From The local
It's been 50 years since the centuries-old Vasa warship was hoisted up from the depths of Stockholm harbour, but as contributor Elizabeth Dacey-Fondelius discovers, preserving this national treasure has been the Vasa's greatest battle.
The 17th century Vasa warship, Sweden’s most recognizable maritime artifact and archeological asset, celebrates the 50th anniversary of her liberation from the gloom and anonymity of the shallows of Stockholm’s inner harbor.
On April 24th, 1961 thousands of titillated spectators watched as the waterlogged ship shook loose the final grip of relentless sludge, rose from her watery grave and broke the water’s surface for the first time in three centuries.
The Vasa had endured an unceremonious 333-year interlude beneath the waves, only to be raised rather ceremoniously and given a second chance at achieving its former glory.
Despite her blemished beginnings, the Vasa is now a celebrity in her own right having been viewed by an estimated 30 million people in the past 50 years.
Before a visit, people may think the Vasa Museum is just another museum on a Stockholm tour itinerary.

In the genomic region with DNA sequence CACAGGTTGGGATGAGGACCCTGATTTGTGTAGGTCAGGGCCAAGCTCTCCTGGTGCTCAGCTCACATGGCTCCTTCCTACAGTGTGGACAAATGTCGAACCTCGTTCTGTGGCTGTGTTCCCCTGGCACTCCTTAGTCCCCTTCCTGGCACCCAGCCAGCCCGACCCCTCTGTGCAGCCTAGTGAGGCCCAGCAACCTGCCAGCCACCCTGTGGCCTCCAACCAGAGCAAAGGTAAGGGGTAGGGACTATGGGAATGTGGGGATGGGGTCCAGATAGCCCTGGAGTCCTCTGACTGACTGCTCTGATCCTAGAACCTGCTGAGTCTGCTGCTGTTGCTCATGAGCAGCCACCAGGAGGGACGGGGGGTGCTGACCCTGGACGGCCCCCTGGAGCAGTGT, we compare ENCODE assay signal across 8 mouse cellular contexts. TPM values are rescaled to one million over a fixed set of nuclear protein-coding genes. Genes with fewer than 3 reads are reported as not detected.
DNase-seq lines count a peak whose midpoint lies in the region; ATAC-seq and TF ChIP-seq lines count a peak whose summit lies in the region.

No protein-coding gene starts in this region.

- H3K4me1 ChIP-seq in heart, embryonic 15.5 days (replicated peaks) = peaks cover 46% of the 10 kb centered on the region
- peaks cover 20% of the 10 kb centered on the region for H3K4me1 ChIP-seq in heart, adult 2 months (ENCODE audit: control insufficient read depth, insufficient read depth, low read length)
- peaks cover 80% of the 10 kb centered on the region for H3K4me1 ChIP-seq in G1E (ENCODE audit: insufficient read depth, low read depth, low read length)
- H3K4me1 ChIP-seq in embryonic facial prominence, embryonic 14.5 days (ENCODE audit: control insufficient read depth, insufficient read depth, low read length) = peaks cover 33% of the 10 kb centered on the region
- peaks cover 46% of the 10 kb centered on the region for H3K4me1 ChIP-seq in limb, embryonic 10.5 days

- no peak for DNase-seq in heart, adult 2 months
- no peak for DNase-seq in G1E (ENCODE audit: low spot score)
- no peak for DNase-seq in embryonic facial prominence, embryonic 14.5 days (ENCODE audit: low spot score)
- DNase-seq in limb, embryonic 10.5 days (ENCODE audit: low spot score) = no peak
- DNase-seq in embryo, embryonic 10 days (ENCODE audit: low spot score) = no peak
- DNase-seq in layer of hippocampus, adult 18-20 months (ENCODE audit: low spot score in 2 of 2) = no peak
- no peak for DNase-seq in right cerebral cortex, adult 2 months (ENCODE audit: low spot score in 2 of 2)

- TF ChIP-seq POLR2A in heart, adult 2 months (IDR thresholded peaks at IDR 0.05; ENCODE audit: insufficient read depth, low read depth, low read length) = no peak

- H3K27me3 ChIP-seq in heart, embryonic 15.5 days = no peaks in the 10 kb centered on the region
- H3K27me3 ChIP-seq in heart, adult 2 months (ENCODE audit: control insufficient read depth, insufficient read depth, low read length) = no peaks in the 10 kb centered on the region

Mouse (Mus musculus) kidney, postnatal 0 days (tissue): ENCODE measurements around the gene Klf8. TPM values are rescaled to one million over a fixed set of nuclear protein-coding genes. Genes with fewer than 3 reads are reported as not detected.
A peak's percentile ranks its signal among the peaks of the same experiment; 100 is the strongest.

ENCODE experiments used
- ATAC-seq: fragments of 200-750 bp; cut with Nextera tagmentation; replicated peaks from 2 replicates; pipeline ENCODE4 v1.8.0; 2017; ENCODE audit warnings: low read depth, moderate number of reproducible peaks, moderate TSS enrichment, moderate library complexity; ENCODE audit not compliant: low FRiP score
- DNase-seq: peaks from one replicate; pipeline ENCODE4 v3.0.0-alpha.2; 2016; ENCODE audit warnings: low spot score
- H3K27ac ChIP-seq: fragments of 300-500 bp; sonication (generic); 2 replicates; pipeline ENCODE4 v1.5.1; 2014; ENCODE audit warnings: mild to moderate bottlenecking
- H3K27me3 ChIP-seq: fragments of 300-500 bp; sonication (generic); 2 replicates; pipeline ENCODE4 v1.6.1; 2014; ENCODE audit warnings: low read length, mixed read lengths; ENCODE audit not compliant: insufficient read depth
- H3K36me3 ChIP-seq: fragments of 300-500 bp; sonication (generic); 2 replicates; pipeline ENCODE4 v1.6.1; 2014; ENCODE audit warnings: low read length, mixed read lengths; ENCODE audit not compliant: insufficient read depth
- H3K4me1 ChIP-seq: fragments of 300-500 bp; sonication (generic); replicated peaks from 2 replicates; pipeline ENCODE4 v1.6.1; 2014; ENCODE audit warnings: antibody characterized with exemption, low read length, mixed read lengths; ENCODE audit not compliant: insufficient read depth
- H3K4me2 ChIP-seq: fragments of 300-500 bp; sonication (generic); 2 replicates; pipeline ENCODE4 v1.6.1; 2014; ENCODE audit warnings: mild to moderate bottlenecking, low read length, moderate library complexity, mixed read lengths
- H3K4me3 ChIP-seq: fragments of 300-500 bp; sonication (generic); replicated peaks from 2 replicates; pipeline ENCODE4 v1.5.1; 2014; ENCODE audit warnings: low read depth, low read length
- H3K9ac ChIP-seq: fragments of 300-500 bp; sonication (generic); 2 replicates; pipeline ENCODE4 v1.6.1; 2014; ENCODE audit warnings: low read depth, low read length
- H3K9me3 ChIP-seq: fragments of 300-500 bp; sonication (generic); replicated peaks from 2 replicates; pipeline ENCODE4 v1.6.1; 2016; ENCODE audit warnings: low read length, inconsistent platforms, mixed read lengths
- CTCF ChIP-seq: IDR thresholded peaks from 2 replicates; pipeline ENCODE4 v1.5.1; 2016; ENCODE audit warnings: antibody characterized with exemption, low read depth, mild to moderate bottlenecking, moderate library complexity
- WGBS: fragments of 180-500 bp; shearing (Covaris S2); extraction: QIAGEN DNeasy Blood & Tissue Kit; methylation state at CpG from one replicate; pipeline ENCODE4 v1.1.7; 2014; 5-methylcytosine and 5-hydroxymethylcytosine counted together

After the visit they may very well have fallen in love.
"We at the Vasa Museum often talk about the ‘Wow Effect’," says Vasa Museum spokesperson Martina Siegrist Larsson.
"It is the moment a visitor first sees the Vasa coming into the museum. Just beyond the doors of the entrance they stop as if frozen and then gasp, ‘Wow’."
The Vasa was supposed to represent the power and might of Lion of the North, King Gustav II Adolf, one of Sweden's most celebrate monarchs at a time when the country was near the apex of its power in Europe.
Her gleaning double-gun decks, ornately adorned with sculpture and allegory were meant to put fear into the foe who might oppose her.
Glorious flags and pennants flew as the Vasa left the docks at Skeppsholmen, where Blasieholmen is today, for her maiden voyage on August 10th, 1628.
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